Utterance Construction Grammar (UCxG) and the variable multimodality of constructions

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Some proponents of the theory of Construction Grammar have been investigating how it might address the nature of spoken language usage as multimodal. Problems confronted in this endeavour include the variability with which gesture is used with speech in terms of its (in)frequency and its (non) obligatoriness: for some expressions a certain kind of gesture is basically obligatory, but for most others it is a variably optional component depending on contextual factors. This article proposes “utterance” as a level of description above that of speech and gesture for characterizing audio-visual communicative constructions. It picks up on earlier proposals to consider constructions as prototype categories with more central and more peripheral features. The language community’s knowledge of a given utterance construction and that of any language user are discussed as “deep structures” (in a non-Chomskian sense) that provide a set of options (some more central and others more peripheral) for expression, whereby any “surface structure” is a metonymic precipitation in context of the construction’s features. An important attentional mechanism proposed that guides production and comprehension (“uptake”) of utterance constructions is the dynamic scope of relevant behaviors. Taken together, this approach may help bring Construction Grammar closer to being a truly usage-based theory.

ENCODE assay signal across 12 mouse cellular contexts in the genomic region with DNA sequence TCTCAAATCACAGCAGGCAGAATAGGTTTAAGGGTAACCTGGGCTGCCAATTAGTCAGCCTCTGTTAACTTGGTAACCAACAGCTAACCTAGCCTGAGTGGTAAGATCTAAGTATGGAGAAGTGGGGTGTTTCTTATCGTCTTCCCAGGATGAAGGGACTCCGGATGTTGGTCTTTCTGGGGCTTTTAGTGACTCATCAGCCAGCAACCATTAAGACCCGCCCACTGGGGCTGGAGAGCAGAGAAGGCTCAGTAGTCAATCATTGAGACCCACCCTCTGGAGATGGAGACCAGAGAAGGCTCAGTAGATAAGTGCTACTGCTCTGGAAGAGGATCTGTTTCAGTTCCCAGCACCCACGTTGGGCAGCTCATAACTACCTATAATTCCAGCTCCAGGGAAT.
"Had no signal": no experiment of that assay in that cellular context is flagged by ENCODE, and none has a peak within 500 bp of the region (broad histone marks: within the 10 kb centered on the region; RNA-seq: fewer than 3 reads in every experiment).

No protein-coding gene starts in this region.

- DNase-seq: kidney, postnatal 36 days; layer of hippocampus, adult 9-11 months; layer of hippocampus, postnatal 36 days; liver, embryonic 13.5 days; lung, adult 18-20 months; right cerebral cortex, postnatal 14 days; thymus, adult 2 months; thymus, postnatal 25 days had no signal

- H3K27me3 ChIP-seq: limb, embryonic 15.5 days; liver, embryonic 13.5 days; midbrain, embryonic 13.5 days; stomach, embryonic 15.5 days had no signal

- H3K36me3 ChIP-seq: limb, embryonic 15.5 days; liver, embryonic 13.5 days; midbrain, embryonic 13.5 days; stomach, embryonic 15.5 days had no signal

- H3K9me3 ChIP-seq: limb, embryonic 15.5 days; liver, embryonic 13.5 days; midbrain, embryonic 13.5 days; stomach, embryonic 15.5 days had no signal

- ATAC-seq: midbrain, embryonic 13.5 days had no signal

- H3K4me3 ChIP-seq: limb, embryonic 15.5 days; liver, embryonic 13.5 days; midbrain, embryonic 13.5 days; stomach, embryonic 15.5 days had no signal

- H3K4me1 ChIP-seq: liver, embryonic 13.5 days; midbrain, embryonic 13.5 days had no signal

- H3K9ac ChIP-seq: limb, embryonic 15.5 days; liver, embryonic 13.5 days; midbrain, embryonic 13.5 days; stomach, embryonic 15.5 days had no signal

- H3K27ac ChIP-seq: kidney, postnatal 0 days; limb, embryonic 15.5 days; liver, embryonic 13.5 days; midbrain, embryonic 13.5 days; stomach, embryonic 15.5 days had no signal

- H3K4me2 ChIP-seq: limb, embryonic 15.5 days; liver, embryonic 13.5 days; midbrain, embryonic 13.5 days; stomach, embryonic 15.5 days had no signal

Original languageEnglish
Article number20160048
Pages (from-to)1-10
Number of pages10
JournalLinguistics Vanguard
Issue numbers1
Early online date29 Jun 2017
Publication statusPublished - 2017

Bibliographical note

Special issue: Towards a multimodal construction grammar / Issue Editors: Elisabeth Zima and Alexander Bergs


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